The Minimum You Need to Know
Overview Table of Contents Excerpt Interview


Java Book cover
Special Features: chapter assignments, exercises with answers, comprehensive index, and tons of useful code

Pages: 352 pp
ISBN: 0-9770866-1-5
Format: Softcover, Perfect binding, 7 in. x 9 in.
Retail price: $45.00
EPUB price: $9.99

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About the Book

Discover what is required to write real business applications on OpenVMS using Java. Java on OpenVMS covers the ugly side of Java, the Java Native Interface, so readers can more easily develop back end applications.
  • Requested by the industry as a follow-up to The Minimum You Need to Know to Be an OpenVMS Application Developer
  • Learn how to store Java source in CMS and use MMS for builds
  • Use Java to replace existing OpenVMS applications which use FMS,RMS,and/or RDB

Tips from the Book

  • Everything is a class - almost.
  • Passing by reference is not what you think it is, no matter what the other books tell you.
  • JNI_ABORT means you want to free your local copy without copying back to the Java environment. JNI_COMMIT means you want to copy back to Java and keep your local copy.
  • Naturally, 0 means you want to copy back to Java and free your local copy. Isn't that just obvious?
  • Date handling in Java is somewhat littered with land mines. Java provides you with a Date class, then tells you not to use it. When you use the classes that are supposed to replace the now depreciated Date class, you are forced to use Date objects. Use a Date object in your code where it will actually get a name and the compiler will flag a warning.

Reviews

"Hughes confronts the biggest setbacks of working with Java and what you need to do to work through them."

Regan Windsor, Reader Views


"The exercises, assignments and teasers are designed to keep you wide awake - and in the process you'll be well on your way to dealing with the many challenges and dangers you'll come across in the real world."

ETA Online Review


"An Essential Manual For Application Developers. I highly recommend the book as an asset to computer programmers and those entering the IT field."

Tracy Roberts, Write Field Services Reviewer


"I've attended two college semesters of Java programming ("Java I" and "Java II") but wished I had read this book before listening to sermons from purveyors of the Java cult. This book provides a wonderful reality-check. In the Introduction he relays a tongue-in-cheek description of how corporate IT decisions are made. I am now sure he has figured out a way to bug my office telephone line."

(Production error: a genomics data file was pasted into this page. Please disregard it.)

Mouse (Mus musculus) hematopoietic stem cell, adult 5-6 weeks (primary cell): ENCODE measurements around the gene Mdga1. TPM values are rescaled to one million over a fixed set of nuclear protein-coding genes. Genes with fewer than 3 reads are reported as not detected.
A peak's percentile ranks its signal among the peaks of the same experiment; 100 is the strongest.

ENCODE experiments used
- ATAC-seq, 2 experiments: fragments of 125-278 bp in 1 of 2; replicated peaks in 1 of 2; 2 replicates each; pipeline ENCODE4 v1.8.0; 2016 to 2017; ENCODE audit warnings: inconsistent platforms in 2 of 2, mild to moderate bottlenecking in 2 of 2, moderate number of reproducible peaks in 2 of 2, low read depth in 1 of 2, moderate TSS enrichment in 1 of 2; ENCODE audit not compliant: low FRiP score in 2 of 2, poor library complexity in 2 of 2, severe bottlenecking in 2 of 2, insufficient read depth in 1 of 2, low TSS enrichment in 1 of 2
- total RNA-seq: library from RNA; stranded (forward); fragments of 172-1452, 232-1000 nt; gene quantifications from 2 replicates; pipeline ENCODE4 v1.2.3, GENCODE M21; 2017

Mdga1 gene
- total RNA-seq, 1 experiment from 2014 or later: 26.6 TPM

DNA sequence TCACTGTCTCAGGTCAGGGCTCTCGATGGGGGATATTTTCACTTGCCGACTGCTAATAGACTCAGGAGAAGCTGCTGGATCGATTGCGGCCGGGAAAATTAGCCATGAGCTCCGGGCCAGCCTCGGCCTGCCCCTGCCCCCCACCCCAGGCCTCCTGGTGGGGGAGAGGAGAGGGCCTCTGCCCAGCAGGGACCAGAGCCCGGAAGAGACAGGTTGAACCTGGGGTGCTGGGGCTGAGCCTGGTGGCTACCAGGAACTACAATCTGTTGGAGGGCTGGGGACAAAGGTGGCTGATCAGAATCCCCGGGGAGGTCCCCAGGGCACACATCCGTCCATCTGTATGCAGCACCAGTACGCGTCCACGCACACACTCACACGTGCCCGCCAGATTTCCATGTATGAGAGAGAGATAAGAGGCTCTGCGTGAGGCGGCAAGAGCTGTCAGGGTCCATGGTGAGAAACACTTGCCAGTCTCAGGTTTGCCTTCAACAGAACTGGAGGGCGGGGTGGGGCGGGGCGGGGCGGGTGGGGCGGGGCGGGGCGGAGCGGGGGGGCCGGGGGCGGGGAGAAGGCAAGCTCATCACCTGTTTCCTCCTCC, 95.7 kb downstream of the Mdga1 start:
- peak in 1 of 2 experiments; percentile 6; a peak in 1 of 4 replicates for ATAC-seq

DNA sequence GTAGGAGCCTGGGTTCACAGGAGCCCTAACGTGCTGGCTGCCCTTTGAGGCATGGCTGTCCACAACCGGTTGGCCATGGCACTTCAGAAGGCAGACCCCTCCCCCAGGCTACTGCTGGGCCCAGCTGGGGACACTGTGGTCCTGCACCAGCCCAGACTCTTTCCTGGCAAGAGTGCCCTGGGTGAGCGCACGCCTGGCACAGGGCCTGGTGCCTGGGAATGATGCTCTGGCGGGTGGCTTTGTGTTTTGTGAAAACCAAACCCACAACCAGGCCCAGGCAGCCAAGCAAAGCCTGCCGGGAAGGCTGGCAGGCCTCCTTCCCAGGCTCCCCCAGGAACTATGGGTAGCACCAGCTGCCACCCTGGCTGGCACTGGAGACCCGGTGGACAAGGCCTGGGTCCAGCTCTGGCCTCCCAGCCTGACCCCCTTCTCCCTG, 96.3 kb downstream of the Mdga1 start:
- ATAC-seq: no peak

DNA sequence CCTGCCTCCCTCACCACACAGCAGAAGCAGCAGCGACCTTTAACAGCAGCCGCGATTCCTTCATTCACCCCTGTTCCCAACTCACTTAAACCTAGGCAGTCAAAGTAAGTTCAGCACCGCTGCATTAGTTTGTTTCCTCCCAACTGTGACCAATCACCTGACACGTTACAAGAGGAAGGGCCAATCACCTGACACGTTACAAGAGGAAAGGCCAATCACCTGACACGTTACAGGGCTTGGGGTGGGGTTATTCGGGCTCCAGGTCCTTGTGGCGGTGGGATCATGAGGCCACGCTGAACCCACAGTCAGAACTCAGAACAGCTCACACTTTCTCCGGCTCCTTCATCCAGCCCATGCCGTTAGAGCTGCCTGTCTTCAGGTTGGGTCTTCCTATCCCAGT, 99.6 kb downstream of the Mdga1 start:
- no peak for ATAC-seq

Neil Rieck, OpenVMS Application Developer


"When looking for sage advice on IT, go to the guru, Roland Hughes."

Heather Froeschl, Book Review Journal


But as Fred Brooks observed in his IT classic, The Mythical Man-month, the root of the problem is not just rising costs, but something inherent in the evolving nature of the information revolution. As the amount of data available rises faster than the ability to process it, programming tasks become ever more challenging. As a result, even as hardware costs are dropping, many software costs continue to rise. To cut costs, many projects start cheap, and are forced to add staff later when problems emerge. Unfortunately, the addition of people to a software project late in the process actually makes things worse. In a similar vein, Hughes suggests that IT management, by looking for a silver bullet, is ignoring the roots of the problem by only seeking short-term cost-cutting solutions. Silver bullets are often advertised, but do they really exist? Hughes clearly feels that in the end, quick fixes and short term cost cutting measures are penny wise and pound foolish. In the final section of the book, 'Ruminations,' Hughes engages in a colorful and educational rant about the state of the IT industry and the programmers that work in it, offering useful advice and insight that will be valued by novice and veteran programmers alike. Bravo, Mr. Hughes! Any IT professional using VMS should have this book on his/her shelf, and the "prequel" and sequel as well.

Rod Clark, bookreview.com